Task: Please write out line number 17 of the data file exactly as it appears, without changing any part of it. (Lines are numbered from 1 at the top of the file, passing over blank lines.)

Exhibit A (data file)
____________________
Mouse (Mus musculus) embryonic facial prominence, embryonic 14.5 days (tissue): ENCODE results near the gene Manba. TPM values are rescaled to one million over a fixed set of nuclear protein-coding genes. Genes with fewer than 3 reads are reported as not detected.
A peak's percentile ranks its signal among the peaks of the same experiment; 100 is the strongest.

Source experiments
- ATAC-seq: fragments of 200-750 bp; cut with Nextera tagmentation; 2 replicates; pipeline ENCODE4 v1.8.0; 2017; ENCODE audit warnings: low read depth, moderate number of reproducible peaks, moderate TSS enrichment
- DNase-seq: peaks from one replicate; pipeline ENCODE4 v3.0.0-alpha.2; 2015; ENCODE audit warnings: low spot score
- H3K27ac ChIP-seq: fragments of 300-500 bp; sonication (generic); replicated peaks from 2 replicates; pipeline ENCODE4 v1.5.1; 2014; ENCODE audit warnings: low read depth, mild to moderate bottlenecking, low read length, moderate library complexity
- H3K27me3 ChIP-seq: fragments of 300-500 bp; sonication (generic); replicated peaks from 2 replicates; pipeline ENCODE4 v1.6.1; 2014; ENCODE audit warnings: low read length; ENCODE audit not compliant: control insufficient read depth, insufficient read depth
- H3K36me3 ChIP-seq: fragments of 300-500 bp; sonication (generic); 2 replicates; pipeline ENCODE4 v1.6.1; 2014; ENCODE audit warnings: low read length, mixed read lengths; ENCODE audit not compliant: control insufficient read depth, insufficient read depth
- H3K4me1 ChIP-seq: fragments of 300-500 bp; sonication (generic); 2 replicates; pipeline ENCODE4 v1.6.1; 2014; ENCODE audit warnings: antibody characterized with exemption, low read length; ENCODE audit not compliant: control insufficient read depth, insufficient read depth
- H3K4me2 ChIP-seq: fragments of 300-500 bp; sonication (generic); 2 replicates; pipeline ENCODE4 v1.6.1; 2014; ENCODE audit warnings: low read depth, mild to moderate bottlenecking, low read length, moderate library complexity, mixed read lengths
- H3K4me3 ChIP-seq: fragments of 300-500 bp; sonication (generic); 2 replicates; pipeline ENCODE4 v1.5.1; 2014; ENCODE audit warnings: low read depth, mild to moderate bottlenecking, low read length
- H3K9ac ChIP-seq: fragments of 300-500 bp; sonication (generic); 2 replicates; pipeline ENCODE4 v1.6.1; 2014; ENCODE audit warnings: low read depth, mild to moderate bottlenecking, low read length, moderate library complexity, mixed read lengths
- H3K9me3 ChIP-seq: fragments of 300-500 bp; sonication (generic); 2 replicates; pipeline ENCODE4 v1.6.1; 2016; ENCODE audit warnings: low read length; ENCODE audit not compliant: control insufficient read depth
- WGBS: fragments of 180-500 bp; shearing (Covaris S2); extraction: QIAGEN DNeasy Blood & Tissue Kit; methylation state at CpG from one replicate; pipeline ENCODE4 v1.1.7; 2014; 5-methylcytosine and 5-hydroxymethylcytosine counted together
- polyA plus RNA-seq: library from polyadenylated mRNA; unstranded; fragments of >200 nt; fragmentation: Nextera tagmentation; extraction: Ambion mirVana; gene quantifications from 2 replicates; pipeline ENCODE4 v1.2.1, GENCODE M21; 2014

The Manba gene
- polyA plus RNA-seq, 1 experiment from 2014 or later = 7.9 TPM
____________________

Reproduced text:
- polyA plus RNA-seq, 1 experiment from 2014 or later = 7.9 TPM